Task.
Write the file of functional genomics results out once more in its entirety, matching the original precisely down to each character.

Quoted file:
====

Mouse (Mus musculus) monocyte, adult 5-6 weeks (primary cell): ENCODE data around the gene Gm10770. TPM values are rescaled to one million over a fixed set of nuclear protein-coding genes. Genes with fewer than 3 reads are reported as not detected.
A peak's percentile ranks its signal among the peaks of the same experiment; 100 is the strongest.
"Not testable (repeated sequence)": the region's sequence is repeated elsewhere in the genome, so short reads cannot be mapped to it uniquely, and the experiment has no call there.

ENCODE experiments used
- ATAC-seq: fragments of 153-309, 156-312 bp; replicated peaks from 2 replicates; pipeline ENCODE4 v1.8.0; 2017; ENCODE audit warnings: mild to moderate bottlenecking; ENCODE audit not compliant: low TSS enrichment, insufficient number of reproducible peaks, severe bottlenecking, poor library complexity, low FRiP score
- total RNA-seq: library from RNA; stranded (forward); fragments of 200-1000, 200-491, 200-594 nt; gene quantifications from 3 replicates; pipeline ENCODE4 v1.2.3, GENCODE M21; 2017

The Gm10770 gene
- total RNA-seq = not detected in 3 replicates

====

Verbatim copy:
Mouse (Mus musculus) monocyte, adult 5-6 weeks (primary cell): ENCODE data around the gene Gm10770. TPM values are rescaled to one million over a fixed set of nuclear protein-coding genes. Genes with fewer than 3 reads are reported as not detected.
A peak's percentile ranks its signal among the peaks of the same experiment; 100 is the strongest.
"Not testable (repeated sequence)": the region's sequence is repeated elsewhere in the genome, so short reads cannot be mapped to it uniquely, and the experiment has no call there.

ENCODE experiments used
- ATAC-seq: fragments of 153-309, 156-312 bp; replicated peaks from 2 replicates; pipeline ENCODE4 v1.8.0; 2017; ENCODE audit warnings: mild to moderate bottlenecking; ENCODE audit not compliant: low TSS enrichment, insufficient number of reproducible peaks, severe bottlenecking, poor library complexity, low FRiP score
- total RNA-seq: library from RNA; stranded (forward); fragments of 200-1000, 200-491, 200-594 nt; gene quantifications from 3 replicates; pipeline ENCODE4 v1.2.3, GENCODE M21; 2017

The Gm10770 gene
- total RNA-seq = not detected in 3 replicates